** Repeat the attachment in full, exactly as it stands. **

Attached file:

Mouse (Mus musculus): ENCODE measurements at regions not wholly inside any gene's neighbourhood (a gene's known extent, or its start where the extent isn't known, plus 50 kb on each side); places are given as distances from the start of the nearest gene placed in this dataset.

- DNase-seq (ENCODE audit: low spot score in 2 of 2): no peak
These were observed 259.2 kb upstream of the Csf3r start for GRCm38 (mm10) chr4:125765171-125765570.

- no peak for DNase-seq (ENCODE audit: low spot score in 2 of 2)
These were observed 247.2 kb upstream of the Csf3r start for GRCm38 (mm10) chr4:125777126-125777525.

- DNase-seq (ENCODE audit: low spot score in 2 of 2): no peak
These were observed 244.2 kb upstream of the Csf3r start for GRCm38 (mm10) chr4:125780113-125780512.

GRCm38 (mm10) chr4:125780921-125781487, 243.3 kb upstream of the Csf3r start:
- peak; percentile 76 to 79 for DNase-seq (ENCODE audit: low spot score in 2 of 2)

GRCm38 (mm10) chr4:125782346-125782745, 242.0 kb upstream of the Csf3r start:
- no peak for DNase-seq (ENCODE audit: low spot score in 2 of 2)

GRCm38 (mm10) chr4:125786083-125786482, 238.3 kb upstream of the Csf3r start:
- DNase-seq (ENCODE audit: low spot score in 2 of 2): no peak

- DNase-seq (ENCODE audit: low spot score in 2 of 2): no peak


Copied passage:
Mouse (Mus musculus): ENCODE measurements at regions not wholly inside any gene's neighbourhood (a gene's known extent, or its start where the extent isn't known, plus 50 kb on each side); places are given as distances from the start of the nearest gene placed in this dataset.

- DNase-seq (ENCODE audit: low spot score in 2 of 2): no peak
These were observed 259.2 kb upstream of the Csf3r start for GRCm38 (mm10) chr4:125765171-125765570.

- no peak for DNase-seq (ENCODE audit: low spot score in 2 of 2)
These were observed 247.2 kb upstream of the Csf3r start for GRCm38 (mm10) chr4:125777126-125777525.

- DNase-seq (ENCODE audit: low spot score in 2 of 2): no peak
These were observed 244.2 kb upstream of the Csf3r start for GRCm38 (mm10) chr4:125780113-125780512.

GRCm38 (mm10) chr4:125780921-125781487, 243.3 kb upstream of the Csf3r start:
- peak; percentile 76 to 79 for DNase-seq (ENCODE audit: low spot score in 2 of 2)

GRCm38 (mm10) chr4:125782346-125782745, 242.0 kb upstream of the Csf3r start:
- no peak for DNase-seq (ENCODE audit: low spot score in 2 of 2)

GRCm38 (mm10) chr4:125786083-125786482, 238.3 kb upstream of the Csf3r start:
- DNase-seq (ENCODE audit: low spot score in 2 of 2): no peak

- DNase-seq (ENCODE audit: low spot score in 2 of 2): no peak